What if Al Gore chooses a running mate who voted to ban partial-birth abortions? “It would certainly not be received well — that’s an understatement,” Patricia Ireland of the National Organization for Women told NR on Tuesday. “It would cause a great deal of concern about his commitment to abortion rights. Among our activists, there would be a decided lack of interest in campaigning for him and getting out the vote.”
A look at last fall’s Senate roll call vote on partial-birth abortion shows that most of the senators mentioned as potential Gore running mates opposed the bill banning the procedure: Dick Durbin of Illinois, John Edwards of North Carolina, Dianne Feinstein of California, Bob Graham of Florida, and Joe Lieberman of Connecticut.
There’s one prominent name missing from that list: Evan Bayh of Indiana, the DLC-style moderate from a heartland state. He was one of 63 senators who voted on October 21 to ban partial-birth abortions. (The bill, which recently cleared the House, failed to obtain the two-thirds majority needed in the Senate to override a Clinton veto.)
For more than a week, and despite many phone calls, the National Abortion Rights Action League has refused to answer NR’s question: Is the partial-birth-abortion-banning Bayh an acceptable running mate for Gore?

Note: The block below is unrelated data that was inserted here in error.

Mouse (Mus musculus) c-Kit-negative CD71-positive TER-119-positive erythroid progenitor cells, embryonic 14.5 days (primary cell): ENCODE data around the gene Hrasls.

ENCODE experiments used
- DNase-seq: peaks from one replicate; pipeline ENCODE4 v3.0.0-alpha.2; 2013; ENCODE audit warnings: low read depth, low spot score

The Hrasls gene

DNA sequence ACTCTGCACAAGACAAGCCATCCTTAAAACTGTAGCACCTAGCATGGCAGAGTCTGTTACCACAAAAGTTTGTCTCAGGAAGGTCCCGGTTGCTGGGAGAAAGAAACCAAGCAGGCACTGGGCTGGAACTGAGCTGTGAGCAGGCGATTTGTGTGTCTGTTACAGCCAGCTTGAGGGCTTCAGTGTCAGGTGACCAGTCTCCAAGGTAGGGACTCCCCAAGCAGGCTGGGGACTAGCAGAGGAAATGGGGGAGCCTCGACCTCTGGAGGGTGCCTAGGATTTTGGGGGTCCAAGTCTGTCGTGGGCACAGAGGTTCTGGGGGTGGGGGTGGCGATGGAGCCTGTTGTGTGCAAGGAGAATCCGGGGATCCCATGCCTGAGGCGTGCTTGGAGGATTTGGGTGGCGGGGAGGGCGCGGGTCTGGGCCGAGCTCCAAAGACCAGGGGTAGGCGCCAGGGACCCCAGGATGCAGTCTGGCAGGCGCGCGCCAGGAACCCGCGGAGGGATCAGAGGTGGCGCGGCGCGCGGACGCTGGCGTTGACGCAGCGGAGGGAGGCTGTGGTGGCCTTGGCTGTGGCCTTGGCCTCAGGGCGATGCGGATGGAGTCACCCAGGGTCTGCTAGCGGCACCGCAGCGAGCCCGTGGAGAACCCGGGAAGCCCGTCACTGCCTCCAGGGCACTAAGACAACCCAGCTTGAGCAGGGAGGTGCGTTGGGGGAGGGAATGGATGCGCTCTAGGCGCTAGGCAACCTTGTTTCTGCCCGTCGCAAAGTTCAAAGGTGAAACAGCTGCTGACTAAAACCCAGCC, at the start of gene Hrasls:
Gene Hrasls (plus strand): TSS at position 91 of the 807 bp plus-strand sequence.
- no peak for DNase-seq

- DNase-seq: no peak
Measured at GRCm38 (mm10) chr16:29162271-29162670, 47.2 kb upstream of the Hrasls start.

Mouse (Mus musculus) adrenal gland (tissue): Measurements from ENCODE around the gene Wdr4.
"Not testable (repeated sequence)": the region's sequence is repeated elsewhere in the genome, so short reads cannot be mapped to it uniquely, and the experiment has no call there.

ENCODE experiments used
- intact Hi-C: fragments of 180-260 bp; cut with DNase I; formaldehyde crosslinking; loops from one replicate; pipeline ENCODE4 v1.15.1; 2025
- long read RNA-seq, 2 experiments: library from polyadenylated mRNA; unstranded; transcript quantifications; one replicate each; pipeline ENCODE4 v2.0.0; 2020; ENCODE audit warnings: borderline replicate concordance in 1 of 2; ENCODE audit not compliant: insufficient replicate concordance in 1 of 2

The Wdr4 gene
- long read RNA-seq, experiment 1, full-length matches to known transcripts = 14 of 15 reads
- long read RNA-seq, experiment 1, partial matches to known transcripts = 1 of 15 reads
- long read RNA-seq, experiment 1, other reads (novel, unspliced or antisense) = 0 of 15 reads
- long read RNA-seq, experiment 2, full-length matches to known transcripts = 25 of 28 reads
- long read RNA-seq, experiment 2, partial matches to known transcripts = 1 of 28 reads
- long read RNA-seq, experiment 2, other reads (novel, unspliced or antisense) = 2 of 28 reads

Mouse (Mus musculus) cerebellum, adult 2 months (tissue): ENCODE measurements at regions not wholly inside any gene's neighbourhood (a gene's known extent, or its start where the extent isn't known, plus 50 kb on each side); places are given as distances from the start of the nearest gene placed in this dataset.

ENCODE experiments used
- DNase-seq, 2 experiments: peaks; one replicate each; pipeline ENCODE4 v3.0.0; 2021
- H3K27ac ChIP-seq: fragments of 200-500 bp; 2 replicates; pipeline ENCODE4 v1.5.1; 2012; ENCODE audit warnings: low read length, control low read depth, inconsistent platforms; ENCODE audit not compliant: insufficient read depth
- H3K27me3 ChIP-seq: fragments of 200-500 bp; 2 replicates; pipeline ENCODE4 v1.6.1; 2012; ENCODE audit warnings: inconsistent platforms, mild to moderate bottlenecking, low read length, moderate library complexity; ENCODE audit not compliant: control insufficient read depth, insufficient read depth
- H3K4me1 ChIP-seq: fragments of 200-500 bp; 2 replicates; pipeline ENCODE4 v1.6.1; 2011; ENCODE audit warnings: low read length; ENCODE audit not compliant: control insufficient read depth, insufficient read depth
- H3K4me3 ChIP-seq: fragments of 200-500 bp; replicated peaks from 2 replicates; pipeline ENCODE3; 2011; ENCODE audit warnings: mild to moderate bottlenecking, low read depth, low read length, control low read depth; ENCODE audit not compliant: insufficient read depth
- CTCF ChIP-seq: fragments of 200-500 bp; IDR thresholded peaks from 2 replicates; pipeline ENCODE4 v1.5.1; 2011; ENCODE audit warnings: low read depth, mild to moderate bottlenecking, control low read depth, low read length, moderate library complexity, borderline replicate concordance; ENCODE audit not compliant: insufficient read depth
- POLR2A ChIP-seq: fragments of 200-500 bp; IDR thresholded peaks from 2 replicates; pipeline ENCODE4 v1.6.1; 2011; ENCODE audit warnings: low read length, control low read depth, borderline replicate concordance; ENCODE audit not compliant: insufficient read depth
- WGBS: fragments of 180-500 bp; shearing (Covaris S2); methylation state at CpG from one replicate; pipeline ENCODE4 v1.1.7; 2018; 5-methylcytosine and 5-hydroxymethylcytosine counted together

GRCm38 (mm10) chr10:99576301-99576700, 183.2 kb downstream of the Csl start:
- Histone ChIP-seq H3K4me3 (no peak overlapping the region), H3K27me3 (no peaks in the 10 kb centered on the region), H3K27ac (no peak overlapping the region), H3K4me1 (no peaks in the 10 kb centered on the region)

But NOW’s Ireland is not so coy: “I don’t think if Gore were to make that kind of choice he would have supporters on either side of the abortion debate, pro-choice or pro-life,” she says. “I don’t think Bayh brings much to the ticket. It’s a bad idea.”
“Some of the nation’s top state environmental regulators plan to meet in Detroit soon to discuss how the Environmental Protection Agency might be reshaped if George W. Bush wins the presidency,” reports David Mastio in today’s Detroit News. The meeting, arranged by Michigan environmental chief Russ Harding, will occur on April 27.